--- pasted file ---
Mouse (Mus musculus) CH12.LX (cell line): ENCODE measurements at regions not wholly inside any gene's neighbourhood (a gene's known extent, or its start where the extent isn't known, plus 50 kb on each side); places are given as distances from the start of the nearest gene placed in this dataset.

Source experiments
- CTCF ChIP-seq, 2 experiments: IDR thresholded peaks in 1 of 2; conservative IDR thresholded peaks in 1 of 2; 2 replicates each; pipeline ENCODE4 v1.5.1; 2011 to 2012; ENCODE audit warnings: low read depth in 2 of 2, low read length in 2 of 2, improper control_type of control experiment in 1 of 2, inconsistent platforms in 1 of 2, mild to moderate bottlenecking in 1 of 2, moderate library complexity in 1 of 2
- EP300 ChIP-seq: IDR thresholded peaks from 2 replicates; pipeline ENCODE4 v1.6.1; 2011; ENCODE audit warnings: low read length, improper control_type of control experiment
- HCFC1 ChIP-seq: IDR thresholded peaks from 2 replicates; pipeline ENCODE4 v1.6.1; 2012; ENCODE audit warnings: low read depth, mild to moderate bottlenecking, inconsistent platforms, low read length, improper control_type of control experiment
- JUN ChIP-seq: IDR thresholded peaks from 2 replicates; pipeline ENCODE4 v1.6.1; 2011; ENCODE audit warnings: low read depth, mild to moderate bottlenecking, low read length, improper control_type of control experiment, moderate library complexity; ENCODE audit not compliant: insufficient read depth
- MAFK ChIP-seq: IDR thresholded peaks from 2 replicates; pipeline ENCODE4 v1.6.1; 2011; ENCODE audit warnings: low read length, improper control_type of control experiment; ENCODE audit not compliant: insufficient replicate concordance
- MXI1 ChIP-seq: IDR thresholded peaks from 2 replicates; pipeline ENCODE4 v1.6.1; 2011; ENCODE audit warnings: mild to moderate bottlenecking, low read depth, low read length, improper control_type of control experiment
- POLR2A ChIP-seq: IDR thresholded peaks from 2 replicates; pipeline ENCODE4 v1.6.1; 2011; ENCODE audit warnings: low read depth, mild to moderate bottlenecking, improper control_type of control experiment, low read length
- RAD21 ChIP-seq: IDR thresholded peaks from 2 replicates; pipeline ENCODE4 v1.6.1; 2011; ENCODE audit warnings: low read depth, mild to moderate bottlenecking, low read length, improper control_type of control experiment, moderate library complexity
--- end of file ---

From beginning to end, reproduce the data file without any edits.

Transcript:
Mouse (Mus musculus) CH12.LX (cell line): ENCODE measurements at regions not wholly inside any gene's neighbourhood (a gene's known extent, or its start where the extent isn't known, plus 50 kb on each side); places are given as distances from the start of the nearest gene placed in this dataset.

Source experiments
- CTCF ChIP-seq, 2 experiments: IDR thresholded peaks in 1 of 2; conservative IDR thresholded peaks in 1 of 2; 2 replicates each; pipeline ENCODE4 v1.5.1; 2011 to 2012; ENCODE audit warnings: low read depth in 2 of 2, low read length in 2 of 2, improper control_type of control experiment in 1 of 2, inconsistent platforms in 1 of 2, mild to moderate bottlenecking in 1 of 2, moderate library complexity in 1 of 2
- EP300 ChIP-seq: IDR thresholded peaks from 2 replicates; pipeline ENCODE4 v1.6.1; 2011; ENCODE audit warnings: low read length, improper control_type of control experiment
- HCFC1 ChIP-seq: IDR thresholded peaks from 2 replicates; pipeline ENCODE4 v1.6.1; 2012; ENCODE audit warnings: low read depth, mild to moderate bottlenecking, inconsistent platforms, low read length, improper control_type of control experiment
- JUN ChIP-seq: IDR thresholded peaks from 2 replicates; pipeline ENCODE4 v1.6.1; 2011; ENCODE audit warnings: low read depth, mild to moderate bottlenecking, low read length, improper control_type of control experiment, moderate library complexity; ENCODE audit not compliant: insufficient read depth
- MAFK ChIP-seq: IDR thresholded peaks from 2 replicates; pipeline ENCODE4 v1.6.1; 2011; ENCODE audit warnings: low read length, improper control_type of control experiment; ENCODE audit not compliant: insufficient replicate concordance
- MXI1 ChIP-seq: IDR thresholded peaks from 2 replicates; pipeline ENCODE4 v1.6.1; 2011; ENCODE audit warnings: mild to moderate bottlenecking, low read depth, low read length, improper control_type of control experiment
- POLR2A ChIP-seq: IDR thresholded peaks from 2 replicates; pipeline ENCODE4 v1.6.1; 2011; ENCODE audit warnings: low read depth, mild to moderate bottlenecking, improper control_type of control experiment, low read length
- RAD21 ChIP-seq: IDR thresholded peaks from 2 replicates; pipeline ENCODE4 v1.6.1; 2011; ENCODE audit warnings: low read depth, mild to moderate bottlenecking, low read length, improper control_type of control experiment, moderate library complexity